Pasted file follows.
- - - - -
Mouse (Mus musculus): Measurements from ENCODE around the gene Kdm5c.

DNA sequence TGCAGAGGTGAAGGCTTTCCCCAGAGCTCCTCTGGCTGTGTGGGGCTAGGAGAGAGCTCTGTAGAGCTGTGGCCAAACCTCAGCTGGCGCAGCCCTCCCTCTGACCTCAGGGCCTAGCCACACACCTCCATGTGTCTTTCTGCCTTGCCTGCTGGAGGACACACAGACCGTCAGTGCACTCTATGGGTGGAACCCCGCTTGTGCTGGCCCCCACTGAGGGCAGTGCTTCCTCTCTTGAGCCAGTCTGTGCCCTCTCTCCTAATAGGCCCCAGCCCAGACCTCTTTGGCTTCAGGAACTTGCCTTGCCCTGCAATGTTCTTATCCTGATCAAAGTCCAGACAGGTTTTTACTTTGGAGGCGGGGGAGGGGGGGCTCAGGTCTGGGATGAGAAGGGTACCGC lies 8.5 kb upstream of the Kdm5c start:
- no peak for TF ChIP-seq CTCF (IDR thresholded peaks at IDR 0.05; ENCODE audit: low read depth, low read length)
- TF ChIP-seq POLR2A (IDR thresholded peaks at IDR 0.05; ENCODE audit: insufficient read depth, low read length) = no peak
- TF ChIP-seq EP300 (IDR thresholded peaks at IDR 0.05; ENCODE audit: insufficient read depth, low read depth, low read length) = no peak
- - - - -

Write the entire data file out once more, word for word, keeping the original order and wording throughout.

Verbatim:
Mouse (Mus musculus): Measurements from ENCODE around the gene Kdm5c.

DNA sequence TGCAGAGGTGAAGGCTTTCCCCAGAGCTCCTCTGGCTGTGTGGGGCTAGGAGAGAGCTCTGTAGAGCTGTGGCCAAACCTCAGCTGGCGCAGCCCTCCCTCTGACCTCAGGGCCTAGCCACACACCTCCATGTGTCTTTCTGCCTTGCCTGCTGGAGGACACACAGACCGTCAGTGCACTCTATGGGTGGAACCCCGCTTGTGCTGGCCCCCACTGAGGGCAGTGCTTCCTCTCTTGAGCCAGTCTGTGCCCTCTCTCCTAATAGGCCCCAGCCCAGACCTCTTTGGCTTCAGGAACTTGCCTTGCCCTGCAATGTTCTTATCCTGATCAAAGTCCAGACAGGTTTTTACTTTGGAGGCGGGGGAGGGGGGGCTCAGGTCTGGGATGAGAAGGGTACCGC lies 8.5 kb upstream of the Kdm5c start:
- no peak for TF ChIP-seq CTCF (IDR thresholded peaks at IDR 0.05; ENCODE audit: low read depth, low read length)
- TF ChIP-seq POLR2A (IDR thresholded peaks at IDR 0.05; ENCODE audit: insufficient read depth, low read length) = no peak
- TF ChIP-seq EP300 (IDR thresholded peaks at IDR 0.05; ENCODE audit: insufficient read depth, low read depth, low read length) = no peak